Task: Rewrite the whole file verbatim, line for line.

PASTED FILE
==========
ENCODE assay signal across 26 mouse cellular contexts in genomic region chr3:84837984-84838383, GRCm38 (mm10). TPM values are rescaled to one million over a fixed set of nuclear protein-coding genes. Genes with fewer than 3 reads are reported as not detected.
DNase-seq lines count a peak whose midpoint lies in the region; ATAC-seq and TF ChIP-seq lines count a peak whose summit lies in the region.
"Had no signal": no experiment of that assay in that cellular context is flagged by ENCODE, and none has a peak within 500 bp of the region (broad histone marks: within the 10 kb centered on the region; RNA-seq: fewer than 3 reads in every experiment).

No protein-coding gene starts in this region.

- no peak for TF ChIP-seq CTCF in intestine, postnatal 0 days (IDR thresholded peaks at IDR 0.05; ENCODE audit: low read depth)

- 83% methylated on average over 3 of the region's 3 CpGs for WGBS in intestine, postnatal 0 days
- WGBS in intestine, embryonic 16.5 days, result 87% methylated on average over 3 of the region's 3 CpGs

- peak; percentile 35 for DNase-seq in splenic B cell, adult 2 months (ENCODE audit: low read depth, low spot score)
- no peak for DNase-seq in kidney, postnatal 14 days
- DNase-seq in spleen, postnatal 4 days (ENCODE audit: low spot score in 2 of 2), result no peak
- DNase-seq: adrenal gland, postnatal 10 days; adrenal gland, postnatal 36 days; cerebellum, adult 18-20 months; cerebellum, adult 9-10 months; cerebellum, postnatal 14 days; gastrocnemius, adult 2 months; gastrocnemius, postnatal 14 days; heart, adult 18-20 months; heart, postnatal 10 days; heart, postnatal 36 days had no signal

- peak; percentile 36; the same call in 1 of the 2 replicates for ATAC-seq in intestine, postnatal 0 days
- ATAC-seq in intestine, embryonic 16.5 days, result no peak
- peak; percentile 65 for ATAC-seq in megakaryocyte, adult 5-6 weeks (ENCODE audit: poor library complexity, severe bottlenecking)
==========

ENCODE assay signal across 26 mouse cellular contexts in genomic region chr3:84837984-84838383, GRCm38 (mm10). TPM values are rescaled to one million over a fixed set of nuclear protein-coding genes. Genes with fewer than 3 reads are reported as not detected.
DNase-seq lines count a peak whose midpoint lies in the region; ATAC-seq and TF ChIP-seq lines count a peak whose summit lies in the region.
"Had no signal": no experiment of that assay in that cellular context is flagged by ENCODE, and none has a peak within 500 bp of the region (broad histone marks: within the 10 kb centered on the region; RNA-seq: fewer than 3 reads in every experiment).

No protein-coding gene starts in this region.

- no peak for TF ChIP-seq CTCF in intestine, postnatal 0 days (IDR thresholded peaks at IDR 0.05; ENCODE audit: low read depth)

- 83% methylated on average over 3 of the region's 3 CpGs for WGBS in intestine, postnatal 0 days
- WGBS in intestine, embryonic 16.5 days, result 87% methylated on average over 3 of the region's 3 CpGs

- peak; percentile 35 for DNase-seq in splenic B cell, adult 2 months (ENCODE audit: low read depth, low spot score)
- no peak for DNase-seq in kidney, postnatal 14 days
- DNase-seq in spleen, postnatal 4 days (ENCODE audit: low spot score in 2 of 2), result no peak
- DNase-seq: adrenal gland, postnatal 10 days; adrenal gland, postnatal 36 days; cerebellum, adult 18-20 months; cerebellum, adult 9-10 months; cerebellum, postnatal 14 days; gastrocnemius, adult 2 months; gastrocnemius, postnatal 14 days; heart, adult 18-20 months; heart, postnatal 10 days; heart, postnatal 36 days had no signal

- peak; percentile 36; the same call in 1 of the 2 replicates for ATAC-seq in intestine, postnatal 0 days
- ATAC-seq in intestine, embryonic 16.5 days, result no peak
- peak; percentile 65 for ATAC-seq in megakaryocyte, adult 5-6 weeks (ENCODE audit: poor library complexity, severe bottlenecking)